on him in lien of pending federal charges coincident on the same day 15th of June,
2012. As a Consequence of the above, Petitioner could not post bond and
remained in state custody, pursuant to the federal hold. The Transit Inmate
History Log (Exhibit 1) establishes the period Petitioner was under federal hold
without the ability to bond out of state custody;
6/15/2012 to 8/14/2013
Petitioner based on the above is entitled to a total of 425 days credit due him as a
result of the state custodial hold on behalf of federal authorities.26
Willis makes three claims in his motion to dismiss for failure to state a claim on which
relief may be granted under Federal Rule of Civil Procedure 12(b)(6) or, in the alternative, motion
Pet’r’s Pet., pp. 5–6, ECF No. 1.
for summary judgment under Federal Rule of Civil Procedure 56.27 First, he asserts Williams
failed to exhaust his administrative remedies. Second, he maintains the BOP properly
commenced William’s federal sentence on July 10, 2013, when Williams completed his state
sentence and transferred to federal custody. Finally, he argues the BOP properly denied Williams
credit for the time spent in custody before his federal sentence commenced.
Williams asks the Court to excuse his failure to exhaust his administrative remedies in his
cross-motion for summary judgment.28 He notes “[t]he Fifth Circuit has recognized as an excuse
from the exhaustion requirement ‘circumstances where administrative remedies are inadequate
because prison officials have ignored or interfered with a prisoner’s pursuit of an administrative
remedy.”29 He also maintains “there is authority that a defendant is entitled to credit for time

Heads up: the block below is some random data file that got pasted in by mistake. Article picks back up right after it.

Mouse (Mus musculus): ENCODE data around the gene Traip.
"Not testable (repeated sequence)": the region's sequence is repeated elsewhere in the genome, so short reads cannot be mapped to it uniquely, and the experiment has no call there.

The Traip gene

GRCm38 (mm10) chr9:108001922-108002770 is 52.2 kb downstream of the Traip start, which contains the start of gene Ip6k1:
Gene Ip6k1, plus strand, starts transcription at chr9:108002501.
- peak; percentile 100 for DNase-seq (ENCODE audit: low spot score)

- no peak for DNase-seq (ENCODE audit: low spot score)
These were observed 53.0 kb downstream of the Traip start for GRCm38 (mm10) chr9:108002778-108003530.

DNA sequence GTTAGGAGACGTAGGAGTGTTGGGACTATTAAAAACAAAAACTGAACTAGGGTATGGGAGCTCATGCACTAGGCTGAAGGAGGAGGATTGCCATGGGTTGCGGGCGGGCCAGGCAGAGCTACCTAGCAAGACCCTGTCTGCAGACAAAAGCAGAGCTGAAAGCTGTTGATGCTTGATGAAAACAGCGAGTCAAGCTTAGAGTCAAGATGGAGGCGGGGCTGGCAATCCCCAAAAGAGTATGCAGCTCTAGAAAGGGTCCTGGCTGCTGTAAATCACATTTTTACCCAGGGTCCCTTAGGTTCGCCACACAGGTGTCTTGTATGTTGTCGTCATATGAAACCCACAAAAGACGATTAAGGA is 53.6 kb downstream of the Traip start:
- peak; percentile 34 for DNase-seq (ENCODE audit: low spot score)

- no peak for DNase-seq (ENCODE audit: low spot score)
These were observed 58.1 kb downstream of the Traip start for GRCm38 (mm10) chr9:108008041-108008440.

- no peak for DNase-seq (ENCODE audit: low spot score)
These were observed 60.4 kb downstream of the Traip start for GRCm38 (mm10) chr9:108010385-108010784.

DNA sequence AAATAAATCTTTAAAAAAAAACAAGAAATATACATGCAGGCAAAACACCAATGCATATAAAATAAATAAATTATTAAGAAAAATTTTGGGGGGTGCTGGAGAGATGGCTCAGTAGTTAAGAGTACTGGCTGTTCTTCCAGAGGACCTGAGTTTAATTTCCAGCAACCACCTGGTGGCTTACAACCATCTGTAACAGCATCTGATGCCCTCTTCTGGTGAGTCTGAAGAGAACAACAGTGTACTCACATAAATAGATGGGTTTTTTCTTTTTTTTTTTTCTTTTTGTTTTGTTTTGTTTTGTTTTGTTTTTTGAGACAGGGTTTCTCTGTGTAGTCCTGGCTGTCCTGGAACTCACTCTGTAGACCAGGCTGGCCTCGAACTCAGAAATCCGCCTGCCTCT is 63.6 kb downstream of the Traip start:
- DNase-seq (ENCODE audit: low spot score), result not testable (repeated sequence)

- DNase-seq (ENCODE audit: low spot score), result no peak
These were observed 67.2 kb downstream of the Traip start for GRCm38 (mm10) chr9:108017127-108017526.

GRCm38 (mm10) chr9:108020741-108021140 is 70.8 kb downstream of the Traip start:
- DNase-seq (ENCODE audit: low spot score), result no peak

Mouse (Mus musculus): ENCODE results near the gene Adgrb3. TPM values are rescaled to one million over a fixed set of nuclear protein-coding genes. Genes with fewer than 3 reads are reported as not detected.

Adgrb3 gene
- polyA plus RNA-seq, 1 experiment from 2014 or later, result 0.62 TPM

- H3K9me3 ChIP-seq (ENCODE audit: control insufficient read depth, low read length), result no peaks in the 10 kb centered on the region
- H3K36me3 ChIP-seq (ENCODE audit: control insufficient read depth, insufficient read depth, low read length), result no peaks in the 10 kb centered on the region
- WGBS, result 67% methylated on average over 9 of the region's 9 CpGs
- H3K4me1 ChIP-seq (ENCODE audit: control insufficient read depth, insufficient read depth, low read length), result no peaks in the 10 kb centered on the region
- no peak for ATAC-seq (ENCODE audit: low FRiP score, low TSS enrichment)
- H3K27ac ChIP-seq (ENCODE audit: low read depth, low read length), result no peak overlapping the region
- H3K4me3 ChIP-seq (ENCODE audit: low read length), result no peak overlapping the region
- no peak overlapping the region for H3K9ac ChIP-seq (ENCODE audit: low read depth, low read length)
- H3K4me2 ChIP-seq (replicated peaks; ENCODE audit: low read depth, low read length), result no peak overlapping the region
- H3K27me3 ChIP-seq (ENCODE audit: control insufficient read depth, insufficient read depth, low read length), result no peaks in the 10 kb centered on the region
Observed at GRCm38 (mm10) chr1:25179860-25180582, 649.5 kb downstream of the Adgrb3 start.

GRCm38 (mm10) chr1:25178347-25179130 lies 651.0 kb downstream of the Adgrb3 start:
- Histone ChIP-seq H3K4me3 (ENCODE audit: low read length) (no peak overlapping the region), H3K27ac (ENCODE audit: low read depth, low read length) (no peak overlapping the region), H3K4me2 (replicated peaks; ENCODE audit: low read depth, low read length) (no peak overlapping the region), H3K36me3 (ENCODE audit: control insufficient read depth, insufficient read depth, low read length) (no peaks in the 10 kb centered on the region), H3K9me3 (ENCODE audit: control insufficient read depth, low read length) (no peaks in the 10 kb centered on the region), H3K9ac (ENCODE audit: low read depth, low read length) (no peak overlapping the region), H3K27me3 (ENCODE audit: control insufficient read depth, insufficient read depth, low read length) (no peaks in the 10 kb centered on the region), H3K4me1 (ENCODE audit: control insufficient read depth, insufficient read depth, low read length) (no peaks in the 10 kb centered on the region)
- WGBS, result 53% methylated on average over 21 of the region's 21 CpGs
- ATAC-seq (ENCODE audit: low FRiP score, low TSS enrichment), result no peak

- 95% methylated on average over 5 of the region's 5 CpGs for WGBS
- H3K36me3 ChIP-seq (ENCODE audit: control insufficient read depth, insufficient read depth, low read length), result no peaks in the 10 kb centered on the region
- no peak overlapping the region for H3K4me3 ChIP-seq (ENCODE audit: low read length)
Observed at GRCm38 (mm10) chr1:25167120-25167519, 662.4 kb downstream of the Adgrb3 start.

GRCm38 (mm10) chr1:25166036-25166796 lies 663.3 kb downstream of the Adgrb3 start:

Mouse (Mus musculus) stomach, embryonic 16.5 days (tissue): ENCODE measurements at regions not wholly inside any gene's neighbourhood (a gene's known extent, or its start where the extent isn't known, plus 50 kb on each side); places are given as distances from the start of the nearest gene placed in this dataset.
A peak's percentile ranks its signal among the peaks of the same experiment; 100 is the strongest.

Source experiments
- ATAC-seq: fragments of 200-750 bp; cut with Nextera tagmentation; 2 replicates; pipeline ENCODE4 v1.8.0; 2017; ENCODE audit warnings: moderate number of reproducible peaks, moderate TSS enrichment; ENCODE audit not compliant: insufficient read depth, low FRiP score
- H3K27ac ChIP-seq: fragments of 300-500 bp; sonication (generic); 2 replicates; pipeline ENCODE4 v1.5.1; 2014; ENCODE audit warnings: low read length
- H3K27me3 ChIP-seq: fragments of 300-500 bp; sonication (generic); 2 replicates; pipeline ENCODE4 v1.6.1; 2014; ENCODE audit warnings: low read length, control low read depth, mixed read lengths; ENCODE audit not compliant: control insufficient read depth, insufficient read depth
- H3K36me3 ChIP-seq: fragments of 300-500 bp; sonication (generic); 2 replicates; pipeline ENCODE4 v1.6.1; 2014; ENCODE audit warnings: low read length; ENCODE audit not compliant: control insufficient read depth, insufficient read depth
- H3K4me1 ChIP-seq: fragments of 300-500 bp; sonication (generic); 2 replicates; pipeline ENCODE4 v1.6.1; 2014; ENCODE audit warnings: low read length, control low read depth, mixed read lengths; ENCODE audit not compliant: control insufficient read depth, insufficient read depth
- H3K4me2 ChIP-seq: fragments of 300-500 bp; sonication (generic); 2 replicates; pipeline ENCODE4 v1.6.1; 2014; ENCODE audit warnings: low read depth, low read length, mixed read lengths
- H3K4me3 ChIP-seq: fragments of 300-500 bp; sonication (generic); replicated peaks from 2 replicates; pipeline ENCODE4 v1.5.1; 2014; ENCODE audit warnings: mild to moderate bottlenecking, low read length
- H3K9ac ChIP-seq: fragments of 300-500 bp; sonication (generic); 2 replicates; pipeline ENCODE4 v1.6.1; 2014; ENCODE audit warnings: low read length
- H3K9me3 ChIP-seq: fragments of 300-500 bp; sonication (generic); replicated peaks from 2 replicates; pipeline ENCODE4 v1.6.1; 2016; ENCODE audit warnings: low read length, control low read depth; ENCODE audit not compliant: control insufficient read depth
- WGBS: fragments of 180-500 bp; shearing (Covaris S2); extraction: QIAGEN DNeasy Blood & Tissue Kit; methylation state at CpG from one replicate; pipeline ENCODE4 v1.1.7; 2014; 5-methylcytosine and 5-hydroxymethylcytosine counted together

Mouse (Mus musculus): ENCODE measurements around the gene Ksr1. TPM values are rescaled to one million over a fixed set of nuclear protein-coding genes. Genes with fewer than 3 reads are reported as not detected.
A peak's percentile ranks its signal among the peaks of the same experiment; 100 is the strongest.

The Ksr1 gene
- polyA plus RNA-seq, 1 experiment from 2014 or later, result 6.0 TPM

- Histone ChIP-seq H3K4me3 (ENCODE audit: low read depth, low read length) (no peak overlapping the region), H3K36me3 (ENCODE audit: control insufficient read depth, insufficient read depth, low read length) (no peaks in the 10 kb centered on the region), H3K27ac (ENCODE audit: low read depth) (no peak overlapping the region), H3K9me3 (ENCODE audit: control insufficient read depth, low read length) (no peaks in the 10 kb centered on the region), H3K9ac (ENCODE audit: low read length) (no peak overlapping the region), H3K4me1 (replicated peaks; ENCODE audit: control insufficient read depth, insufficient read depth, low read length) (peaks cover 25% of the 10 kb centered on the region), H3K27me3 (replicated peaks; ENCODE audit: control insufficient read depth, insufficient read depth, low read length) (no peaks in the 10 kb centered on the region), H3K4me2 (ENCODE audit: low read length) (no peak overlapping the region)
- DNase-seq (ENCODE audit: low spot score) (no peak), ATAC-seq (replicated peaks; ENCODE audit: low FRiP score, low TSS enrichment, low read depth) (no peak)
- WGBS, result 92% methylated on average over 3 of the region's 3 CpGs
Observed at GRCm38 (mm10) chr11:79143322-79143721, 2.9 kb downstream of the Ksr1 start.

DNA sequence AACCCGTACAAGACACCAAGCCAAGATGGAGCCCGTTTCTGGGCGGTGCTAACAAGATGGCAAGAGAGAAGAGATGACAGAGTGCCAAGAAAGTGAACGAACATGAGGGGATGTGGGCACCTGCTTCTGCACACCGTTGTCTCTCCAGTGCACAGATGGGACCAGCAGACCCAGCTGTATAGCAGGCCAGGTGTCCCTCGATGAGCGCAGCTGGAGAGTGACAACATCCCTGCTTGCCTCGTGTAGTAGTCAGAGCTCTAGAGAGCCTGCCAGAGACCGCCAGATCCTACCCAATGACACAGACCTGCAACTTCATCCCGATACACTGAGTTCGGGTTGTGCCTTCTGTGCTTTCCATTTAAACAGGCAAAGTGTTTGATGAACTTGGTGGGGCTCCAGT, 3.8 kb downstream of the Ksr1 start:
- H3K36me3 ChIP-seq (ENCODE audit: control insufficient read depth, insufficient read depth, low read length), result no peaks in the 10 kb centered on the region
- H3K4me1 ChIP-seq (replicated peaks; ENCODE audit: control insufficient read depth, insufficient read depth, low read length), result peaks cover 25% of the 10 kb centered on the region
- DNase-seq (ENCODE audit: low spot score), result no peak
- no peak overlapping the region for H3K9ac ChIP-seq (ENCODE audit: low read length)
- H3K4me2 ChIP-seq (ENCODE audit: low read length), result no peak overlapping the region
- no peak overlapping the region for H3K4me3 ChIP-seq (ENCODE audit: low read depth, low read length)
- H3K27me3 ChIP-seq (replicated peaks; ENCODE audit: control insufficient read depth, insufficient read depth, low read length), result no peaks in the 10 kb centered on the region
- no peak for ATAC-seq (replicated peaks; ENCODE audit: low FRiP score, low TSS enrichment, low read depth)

served in state custody once a federal detainer has been lodged, as in the case at bar, the state
confinement must be the product of action by federal law enforcement officials. See, United
States v. Garcia-Gutierrez, 835 F.2d 585, 586 (5th Cir. 1988).”30
A petitioner may attack the manner in which his sentence is executed in the district court
with jurisdiction over his custodian pursuant to a petition for a writ of habeas corpus under 28
U.S.C. ' 2241.31 However, “[h]abeas corpus relief is extraordinary and ‘is reserved for
Mot. Summ. J., pp. 4–12. ECF No. 3.
Pet’r’s Pet., p. 7.
Id. at 10.
Reyes-Requena v. United States, 243 F.3d 893, 900–01 (5th Cir. 2001); Tolliver v. Dobre, 211
F.3d 876, 877 (5th Cir. 2000); United States v. Cleto, 956 F.2d 83, 84 (5th Cir. 1992).
transgressions of constitutional rights and for a narrow range of injuries that . . . if condoned, result
in a complete miscarriage of justice.’”32 A petitioner is entitled to § 2241 relief only to remedy a
restraint of liberty in violation of the constitution, treaties, or laws of the United States.33 To
prevail, a habeas corpus petitioner must show that he is “in custody in violation of the Constitution
or laws or treaties of the United States.”34
Motions to dismiss under Federal Rule of Civil Procedure 12(b)(6) for failure to state a
claim are appropriate when a defendant attacks the complaint because it fails to state a legally
cognizable claim.35 In order to survive a Rule 12(b)(6) motion, the pleading must allege “enough
facts to state a claim to relief that is plausible on its face.”36 “A claim has facial plausibility when
the plaintiff pleads factual content that allows the court to draw the reasonable inference that the